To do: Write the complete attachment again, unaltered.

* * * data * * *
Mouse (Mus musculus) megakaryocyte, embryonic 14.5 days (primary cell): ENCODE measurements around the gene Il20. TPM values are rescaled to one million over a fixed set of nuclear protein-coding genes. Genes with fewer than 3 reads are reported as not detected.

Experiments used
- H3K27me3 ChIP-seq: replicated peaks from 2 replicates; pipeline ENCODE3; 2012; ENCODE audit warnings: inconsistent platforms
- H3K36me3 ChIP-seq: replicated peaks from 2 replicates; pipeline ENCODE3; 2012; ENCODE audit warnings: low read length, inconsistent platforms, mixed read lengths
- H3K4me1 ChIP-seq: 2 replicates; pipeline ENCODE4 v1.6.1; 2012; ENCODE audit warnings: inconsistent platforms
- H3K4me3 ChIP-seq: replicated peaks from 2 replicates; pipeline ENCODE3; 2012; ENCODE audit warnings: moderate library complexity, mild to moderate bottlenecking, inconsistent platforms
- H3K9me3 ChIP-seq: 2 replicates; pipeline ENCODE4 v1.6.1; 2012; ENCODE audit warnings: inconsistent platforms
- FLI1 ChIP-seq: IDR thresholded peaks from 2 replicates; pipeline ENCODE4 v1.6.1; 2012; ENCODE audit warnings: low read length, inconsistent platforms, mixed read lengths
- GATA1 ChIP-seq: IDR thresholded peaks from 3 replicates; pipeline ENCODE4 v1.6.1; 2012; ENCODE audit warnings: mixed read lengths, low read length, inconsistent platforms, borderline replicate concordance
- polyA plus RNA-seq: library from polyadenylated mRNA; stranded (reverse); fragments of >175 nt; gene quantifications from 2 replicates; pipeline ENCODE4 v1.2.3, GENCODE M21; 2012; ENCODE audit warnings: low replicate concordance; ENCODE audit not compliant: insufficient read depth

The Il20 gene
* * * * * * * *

Mouse (Mus musculus) megakaryocyte, embryonic 14.5 days (primary cell): ENCODE measurements around the gene Il20. TPM values are rescaled to one million over a fixed set of nuclear protein-coding genes. Genes with fewer than 3 reads are reported as not detected.

Experiments used
- H3K27me3 ChIP-seq: replicated peaks from 2 replicates; pipeline ENCODE3; 2012; ENCODE audit warnings: inconsistent platforms
- H3K36me3 ChIP-seq: replicated peaks from 2 replicates; pipeline ENCODE3; 2012; ENCODE audit warnings: low read length, inconsistent platforms, mixed read lengths
- H3K4me1 ChIP-seq: 2 replicates; pipeline ENCODE4 v1.6.1; 2012; ENCODE audit warnings: inconsistent platforms
- H3K4me3 ChIP-seq: replicated peaks from 2 replicates; pipeline ENCODE3; 2012; ENCODE audit warnings: moderate library complexity, mild to moderate bottlenecking, inconsistent platforms
- H3K9me3 ChIP-seq: 2 replicates; pipeline ENCODE4 v1.6.1; 2012; ENCODE audit warnings: inconsistent platforms
- FLI1 ChIP-seq: IDR thresholded peaks from 2 replicates; pipeline ENCODE4 v1.6.1; 2012; ENCODE audit warnings: low read length, inconsistent platforms, mixed read lengths
- GATA1 ChIP-seq: IDR thresholded peaks from 3 replicates; pipeline ENCODE4 v1.6.1; 2012; ENCODE audit warnings: mixed read lengths, low read length, inconsistent platforms, borderline replicate concordance
- polyA plus RNA-seq: library from polyadenylated mRNA; stranded (reverse); fragments of >175 nt; gene quantifications from 2 replicates; pipeline ENCODE4 v1.2.3, GENCODE M21; 2012; ENCODE audit warnings: low replicate concordance; ENCODE audit not compliant: insufficient read depth

The Il20 gene